The agreement also involves both sides dropping a series of legal challenges initiated during the dispute, including the Southbank’s challenge over the registration of the skatepark as an ‘asset of community value,’ an attempt by Long Live Southbank to have the skatepark listed as a village green, and a judicial review of Lambeth Council’s decision to reject the village green application.
The Royal Institute of British Architects (RIBA) has now announced the six projects that form this year’s Stirling Prize Shortlist, the award that is the ultimate prize for any British building. As the RIBA’s most publicly prominent award, the Stirling Prize is often a prime demonstration of the tension between architecture that is widely appreciated by the general populace, and that which is lauded by architectural critics and practitioners.
This year is no exception, with perhaps the country’s highest-profile project in years – the Shard - just part of the controversy. What did the critics make of the RIBA’s selection? Find out after the break.
The RIBA has announced the six projects that will compete for the 2014 Stirling Prize, the award for the building that has made the greatest contribution to British architecture in the past year. The six nominees will now be judged head to head for British architecture’s highest honour, based on “their design excellence and their significance in the evolution of architecture and the built environment,” with a winner announced on October 16th. See the full shortlist after the break.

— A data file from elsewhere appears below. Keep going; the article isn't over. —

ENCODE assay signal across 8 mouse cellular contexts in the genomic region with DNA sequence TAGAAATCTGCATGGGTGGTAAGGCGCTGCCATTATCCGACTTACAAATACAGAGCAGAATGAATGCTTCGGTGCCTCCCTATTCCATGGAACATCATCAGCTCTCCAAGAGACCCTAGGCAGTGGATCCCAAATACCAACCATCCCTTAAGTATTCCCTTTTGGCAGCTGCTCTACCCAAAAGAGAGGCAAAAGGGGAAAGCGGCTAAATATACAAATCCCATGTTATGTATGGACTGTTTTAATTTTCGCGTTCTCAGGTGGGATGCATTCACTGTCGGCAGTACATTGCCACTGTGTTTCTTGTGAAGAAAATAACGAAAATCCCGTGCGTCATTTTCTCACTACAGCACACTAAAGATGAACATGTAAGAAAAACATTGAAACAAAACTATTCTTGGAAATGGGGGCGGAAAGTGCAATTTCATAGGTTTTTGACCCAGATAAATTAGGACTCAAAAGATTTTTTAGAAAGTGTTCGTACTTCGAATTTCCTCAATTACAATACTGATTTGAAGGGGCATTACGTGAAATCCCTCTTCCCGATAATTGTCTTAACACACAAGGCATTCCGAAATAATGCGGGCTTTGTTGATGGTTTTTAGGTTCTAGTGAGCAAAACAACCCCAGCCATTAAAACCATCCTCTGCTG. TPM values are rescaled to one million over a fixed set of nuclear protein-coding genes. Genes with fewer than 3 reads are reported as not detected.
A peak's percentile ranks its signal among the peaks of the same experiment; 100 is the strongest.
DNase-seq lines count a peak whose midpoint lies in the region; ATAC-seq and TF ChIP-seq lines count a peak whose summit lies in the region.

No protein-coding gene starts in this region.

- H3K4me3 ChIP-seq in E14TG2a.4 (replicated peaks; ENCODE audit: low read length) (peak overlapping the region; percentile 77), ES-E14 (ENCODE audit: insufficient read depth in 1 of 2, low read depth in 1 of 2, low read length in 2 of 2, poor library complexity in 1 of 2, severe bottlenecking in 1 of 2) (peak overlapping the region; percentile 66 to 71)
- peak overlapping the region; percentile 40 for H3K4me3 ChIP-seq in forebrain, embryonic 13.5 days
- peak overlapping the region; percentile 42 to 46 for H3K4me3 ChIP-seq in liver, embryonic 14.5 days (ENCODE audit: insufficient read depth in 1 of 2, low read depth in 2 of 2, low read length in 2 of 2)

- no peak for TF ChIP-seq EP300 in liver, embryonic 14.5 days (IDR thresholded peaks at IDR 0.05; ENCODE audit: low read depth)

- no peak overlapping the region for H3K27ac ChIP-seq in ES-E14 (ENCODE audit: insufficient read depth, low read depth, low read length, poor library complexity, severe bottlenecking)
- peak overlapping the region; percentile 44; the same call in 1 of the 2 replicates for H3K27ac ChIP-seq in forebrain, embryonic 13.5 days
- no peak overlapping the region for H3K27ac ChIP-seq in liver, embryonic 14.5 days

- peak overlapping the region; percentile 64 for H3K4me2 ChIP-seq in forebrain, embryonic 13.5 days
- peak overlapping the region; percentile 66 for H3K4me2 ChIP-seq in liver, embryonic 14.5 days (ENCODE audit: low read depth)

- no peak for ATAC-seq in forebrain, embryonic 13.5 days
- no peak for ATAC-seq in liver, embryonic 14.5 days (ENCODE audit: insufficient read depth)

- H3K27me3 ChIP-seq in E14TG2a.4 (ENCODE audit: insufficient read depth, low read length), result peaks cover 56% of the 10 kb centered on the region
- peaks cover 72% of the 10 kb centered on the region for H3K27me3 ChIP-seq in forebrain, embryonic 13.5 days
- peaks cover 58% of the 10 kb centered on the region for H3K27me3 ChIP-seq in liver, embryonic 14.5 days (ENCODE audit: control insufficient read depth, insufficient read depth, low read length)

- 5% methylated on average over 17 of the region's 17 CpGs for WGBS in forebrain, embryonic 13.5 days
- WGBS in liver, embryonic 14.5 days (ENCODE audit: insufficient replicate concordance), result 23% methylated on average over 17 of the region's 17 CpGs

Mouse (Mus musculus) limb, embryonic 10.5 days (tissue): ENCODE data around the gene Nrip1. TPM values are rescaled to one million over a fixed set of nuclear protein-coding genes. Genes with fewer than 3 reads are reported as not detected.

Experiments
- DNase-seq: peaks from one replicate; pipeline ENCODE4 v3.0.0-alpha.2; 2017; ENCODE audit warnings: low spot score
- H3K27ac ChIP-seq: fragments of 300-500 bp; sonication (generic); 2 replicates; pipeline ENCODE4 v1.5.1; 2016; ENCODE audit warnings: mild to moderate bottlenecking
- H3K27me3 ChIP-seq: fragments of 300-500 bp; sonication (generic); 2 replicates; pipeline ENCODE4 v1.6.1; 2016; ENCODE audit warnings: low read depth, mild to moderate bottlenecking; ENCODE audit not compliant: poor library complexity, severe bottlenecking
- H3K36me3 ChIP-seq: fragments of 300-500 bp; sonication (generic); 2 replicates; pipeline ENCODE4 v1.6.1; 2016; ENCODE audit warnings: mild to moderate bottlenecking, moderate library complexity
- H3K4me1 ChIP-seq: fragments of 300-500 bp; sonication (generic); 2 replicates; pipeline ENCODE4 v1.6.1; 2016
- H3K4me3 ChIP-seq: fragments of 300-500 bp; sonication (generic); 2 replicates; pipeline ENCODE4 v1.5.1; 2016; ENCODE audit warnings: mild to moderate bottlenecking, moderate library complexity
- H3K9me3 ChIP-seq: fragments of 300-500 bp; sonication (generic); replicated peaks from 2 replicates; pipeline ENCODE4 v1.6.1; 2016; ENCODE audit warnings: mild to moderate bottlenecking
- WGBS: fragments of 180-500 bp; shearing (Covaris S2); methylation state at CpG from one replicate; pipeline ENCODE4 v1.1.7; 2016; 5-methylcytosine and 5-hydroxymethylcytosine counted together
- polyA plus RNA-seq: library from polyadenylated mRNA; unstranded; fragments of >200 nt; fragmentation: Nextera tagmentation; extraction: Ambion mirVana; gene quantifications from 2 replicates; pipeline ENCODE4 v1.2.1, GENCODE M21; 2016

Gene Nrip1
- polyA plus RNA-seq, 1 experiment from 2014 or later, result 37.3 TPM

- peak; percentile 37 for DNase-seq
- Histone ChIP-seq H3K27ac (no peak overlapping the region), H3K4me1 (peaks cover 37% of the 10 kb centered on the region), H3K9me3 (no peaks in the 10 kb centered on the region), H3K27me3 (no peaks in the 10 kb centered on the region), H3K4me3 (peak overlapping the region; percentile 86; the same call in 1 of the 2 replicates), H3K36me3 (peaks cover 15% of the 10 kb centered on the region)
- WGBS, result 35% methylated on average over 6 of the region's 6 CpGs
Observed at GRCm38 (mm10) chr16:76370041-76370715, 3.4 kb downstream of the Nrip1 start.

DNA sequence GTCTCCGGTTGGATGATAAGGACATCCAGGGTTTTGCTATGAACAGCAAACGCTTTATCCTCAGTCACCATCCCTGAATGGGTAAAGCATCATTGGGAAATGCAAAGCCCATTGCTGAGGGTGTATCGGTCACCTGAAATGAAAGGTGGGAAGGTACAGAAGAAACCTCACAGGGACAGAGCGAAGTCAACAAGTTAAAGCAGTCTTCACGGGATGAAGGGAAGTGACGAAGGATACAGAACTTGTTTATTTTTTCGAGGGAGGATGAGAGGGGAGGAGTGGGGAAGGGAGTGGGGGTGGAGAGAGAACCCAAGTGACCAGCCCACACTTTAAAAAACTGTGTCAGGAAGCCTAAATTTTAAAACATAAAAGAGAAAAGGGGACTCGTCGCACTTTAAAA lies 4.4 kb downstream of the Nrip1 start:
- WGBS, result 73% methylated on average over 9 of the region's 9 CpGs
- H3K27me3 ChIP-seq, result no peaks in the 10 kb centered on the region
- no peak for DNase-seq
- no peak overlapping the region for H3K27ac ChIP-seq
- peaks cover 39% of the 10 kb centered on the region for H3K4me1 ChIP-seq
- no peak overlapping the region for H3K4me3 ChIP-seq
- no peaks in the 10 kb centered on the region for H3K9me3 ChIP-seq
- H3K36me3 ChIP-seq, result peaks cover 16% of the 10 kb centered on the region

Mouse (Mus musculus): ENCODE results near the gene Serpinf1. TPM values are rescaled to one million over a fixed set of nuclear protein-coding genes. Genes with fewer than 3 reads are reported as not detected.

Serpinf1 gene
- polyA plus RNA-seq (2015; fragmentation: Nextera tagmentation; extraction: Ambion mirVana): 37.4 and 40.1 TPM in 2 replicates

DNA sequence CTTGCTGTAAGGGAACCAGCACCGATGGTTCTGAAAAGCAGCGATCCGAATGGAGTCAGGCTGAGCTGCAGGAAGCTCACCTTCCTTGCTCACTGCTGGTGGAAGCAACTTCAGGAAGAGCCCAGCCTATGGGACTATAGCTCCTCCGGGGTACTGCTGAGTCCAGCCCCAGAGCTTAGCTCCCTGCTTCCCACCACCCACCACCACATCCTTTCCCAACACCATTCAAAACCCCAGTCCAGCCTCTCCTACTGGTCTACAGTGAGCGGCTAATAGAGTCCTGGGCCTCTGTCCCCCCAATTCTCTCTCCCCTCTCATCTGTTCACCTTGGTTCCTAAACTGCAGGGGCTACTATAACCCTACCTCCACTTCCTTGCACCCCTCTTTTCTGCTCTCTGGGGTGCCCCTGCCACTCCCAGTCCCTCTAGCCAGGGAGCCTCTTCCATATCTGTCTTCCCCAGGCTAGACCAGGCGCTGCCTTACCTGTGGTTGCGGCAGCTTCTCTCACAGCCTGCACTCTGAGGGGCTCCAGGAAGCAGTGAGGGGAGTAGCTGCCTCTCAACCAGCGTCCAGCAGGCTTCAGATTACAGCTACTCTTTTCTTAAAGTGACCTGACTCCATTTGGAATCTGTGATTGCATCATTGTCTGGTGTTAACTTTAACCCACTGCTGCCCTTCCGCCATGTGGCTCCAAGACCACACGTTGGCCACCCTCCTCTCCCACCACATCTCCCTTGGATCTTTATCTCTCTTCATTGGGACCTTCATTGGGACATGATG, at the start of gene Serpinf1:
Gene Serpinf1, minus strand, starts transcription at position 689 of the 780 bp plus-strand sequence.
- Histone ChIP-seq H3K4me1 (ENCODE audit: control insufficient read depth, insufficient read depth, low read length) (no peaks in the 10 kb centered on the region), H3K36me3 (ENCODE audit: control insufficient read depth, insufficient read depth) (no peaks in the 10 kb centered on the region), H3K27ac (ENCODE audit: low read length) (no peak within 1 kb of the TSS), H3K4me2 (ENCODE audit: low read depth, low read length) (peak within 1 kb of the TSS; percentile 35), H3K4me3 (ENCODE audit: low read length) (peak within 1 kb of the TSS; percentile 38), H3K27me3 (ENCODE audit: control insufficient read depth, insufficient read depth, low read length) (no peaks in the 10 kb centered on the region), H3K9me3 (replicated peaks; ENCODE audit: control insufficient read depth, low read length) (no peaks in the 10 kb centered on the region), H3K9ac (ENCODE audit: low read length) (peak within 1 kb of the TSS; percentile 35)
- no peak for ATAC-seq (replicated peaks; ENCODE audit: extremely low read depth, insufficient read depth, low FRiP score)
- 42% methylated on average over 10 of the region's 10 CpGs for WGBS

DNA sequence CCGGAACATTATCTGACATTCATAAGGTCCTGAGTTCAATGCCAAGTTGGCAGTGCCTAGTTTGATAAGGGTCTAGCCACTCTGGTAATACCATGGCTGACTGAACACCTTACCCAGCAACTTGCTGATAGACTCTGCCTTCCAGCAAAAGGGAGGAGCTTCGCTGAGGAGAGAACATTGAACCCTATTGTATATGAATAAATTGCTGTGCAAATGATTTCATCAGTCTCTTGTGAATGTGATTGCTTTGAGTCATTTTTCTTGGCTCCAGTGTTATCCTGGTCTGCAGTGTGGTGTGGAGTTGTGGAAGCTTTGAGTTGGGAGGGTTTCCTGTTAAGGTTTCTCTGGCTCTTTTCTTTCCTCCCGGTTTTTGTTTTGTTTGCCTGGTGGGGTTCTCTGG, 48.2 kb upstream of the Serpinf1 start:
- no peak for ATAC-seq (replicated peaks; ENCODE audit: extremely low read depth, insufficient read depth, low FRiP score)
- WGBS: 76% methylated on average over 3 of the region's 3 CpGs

The controversial Mount Pleasant development in London has sparked another row this week, as campaigners accused Mayor Boris Johnson of “compromising his neutrality” over the 681-home scheme which he has called in to review personally. Though he is supposed to remain neutral until the hearing, last week Johnson remarked in a speech that the development “will be a wonderful place to live.” However many have expressed concern over the design, including Thomas Heatherwick, who lives locally and called the scheme “empty, cynical and vacuous.” Read all the details at BD Online.
Feilden Clegg Bradley Studios (FCBS) has been awarded first prize in a competition to design a new facility hub and two laboratory buildings at the University of Edinburgh’s School of Biological Sciences. The commission, FCBS’ first in Scotland, will also include the modernization of an existing 10-story laboratory tower which was built in the 1960s at the University’s Kings Building Campus.
Following the news last year that five teams had been shortlisted to redesign and reimagine the grounds of London’s iconic Natural History Museum (NHM), five anonymous concept images have been unveiled. The brief called for proposals to “reshape the Museum’s grounds and reinvigorate its public setting” with an aim to creating “an innovative exterior setting that matches Alfred Waterhouse’s Grade I listed building and the award-winning Darwin Centre for architectural excellence, whilst also improving access and engaging visitors.”
Read on to see the competing teams, including individual concept images from BIG, Stanton Williams and Feilden Clegg Bradley.
A team led by London-based masterplanners Gillespies has been announced as the winner of an international competition to design the largest theme park in Europe. Planned for a 1,000-hectare site in the Domodevdovo district of Moscow, “Park Russia” aims to merge concepts of healthy living, entertainment and education into one commercially attractive tourist destination.
The winning Cushman & Wakefield-led UK consortium includes architectural design firm Feilden Clegg Bradley Studios, engineer Buro Happold, cost consultant Rider Levett Bucknall and place makers Fourth Street.